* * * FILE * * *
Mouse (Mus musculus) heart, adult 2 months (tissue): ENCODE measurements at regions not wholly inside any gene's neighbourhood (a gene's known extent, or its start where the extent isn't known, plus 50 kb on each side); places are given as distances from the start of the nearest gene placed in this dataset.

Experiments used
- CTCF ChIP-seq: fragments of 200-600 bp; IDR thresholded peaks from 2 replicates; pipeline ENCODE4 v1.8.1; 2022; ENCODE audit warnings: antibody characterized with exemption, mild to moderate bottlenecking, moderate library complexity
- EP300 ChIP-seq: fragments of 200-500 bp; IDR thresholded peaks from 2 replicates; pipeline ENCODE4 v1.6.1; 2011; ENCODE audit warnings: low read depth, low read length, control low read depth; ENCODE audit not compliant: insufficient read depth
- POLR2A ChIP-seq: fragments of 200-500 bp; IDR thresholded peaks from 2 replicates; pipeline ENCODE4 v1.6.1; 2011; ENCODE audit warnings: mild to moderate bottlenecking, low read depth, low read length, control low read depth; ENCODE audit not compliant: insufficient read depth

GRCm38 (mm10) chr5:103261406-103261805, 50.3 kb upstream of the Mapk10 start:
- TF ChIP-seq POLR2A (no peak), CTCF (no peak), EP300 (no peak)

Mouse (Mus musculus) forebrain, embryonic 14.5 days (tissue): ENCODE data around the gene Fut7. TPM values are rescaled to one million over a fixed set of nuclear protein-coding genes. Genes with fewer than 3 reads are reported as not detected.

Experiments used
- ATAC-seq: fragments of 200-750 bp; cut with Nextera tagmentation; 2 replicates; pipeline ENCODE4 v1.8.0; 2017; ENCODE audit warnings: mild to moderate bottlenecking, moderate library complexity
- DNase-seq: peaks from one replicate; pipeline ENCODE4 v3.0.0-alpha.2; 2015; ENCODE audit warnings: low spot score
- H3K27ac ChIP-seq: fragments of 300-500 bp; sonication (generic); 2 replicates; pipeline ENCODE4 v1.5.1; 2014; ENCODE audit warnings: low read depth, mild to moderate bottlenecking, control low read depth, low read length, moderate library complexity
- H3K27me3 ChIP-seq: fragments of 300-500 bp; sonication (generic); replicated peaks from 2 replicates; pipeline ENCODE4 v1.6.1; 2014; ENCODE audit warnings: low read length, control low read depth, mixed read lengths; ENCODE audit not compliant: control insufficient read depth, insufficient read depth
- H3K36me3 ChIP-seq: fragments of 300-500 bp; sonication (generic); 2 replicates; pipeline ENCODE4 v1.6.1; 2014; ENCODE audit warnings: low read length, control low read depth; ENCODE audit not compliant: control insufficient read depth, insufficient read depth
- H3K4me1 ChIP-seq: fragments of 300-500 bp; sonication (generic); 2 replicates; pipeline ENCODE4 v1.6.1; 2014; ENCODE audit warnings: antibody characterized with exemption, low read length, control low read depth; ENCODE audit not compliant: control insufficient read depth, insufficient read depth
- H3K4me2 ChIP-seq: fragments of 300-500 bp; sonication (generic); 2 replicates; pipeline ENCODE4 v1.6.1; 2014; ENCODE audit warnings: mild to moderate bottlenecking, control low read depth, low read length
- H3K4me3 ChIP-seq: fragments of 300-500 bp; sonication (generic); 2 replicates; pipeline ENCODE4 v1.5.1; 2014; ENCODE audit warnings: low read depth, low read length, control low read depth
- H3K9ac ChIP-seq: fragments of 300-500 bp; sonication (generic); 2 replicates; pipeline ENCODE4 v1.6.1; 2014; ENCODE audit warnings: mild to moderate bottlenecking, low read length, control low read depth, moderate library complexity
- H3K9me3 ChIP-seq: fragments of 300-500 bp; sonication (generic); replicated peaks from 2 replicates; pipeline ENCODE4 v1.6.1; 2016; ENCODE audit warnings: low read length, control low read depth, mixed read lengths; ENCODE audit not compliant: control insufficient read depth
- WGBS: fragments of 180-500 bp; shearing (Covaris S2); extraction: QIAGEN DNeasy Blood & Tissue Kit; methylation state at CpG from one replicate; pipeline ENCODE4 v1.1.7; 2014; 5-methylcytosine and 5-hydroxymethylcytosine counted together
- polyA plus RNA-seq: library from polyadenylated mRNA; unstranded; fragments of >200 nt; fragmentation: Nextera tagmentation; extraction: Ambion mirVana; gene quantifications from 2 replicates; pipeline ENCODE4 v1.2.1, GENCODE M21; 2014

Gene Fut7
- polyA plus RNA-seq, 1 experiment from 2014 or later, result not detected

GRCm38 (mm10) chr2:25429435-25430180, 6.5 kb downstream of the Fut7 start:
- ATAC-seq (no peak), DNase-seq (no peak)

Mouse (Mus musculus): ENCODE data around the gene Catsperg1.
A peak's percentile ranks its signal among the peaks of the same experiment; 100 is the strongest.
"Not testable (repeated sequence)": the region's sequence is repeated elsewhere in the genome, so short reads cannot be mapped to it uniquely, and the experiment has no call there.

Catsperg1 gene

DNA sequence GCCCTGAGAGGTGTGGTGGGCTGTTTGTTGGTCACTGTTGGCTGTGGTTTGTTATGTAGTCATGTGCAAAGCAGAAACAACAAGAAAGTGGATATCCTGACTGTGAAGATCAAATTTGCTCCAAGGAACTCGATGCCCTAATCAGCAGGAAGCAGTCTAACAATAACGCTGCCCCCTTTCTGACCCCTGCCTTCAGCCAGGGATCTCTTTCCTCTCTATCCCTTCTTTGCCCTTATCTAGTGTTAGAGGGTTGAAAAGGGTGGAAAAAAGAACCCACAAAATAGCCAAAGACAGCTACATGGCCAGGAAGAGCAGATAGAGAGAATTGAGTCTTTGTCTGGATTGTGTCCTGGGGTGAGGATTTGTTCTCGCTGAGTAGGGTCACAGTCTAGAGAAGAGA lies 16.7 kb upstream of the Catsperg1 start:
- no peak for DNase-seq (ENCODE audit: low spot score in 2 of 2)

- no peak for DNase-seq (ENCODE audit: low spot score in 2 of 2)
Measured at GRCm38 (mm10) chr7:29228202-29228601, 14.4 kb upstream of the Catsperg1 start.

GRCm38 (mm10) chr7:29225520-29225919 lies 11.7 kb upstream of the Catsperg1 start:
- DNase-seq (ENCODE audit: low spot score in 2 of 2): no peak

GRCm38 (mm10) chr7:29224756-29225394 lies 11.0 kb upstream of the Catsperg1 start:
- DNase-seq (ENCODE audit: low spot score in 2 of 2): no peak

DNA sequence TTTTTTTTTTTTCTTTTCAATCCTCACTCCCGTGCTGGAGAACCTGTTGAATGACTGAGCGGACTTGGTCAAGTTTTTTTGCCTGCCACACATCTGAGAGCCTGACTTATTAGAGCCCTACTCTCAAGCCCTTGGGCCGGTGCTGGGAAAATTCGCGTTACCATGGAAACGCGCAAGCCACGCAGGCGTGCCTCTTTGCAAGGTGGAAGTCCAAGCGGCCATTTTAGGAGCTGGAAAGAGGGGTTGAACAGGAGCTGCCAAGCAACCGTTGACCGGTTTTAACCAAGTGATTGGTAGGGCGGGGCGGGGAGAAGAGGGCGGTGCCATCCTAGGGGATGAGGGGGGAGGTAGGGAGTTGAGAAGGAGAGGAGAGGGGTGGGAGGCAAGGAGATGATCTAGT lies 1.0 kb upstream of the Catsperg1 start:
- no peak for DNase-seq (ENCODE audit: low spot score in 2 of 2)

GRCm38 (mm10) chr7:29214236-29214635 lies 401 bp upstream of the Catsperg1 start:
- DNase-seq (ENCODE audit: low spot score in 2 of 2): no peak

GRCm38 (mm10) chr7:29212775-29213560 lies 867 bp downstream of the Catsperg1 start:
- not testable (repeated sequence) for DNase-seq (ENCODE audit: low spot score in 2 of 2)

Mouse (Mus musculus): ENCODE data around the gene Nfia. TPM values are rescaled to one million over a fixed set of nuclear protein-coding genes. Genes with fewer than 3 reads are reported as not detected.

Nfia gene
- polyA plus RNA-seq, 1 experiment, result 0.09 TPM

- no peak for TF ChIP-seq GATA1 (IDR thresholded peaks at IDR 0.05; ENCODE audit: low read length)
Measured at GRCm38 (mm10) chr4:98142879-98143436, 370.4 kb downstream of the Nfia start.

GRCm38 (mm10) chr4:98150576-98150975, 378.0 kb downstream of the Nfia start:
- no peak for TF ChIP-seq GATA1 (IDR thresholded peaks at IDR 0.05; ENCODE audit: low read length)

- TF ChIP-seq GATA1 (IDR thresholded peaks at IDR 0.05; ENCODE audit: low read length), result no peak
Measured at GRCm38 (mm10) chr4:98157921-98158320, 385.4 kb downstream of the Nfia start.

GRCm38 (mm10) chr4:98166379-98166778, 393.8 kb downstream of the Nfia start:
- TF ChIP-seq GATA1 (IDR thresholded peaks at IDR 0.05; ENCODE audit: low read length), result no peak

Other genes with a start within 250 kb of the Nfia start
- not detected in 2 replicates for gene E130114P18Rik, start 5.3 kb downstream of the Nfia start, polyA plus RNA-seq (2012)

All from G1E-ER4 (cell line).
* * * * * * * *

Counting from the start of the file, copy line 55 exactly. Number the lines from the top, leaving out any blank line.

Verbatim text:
Other genes with a start within 250 kb of the Nfia start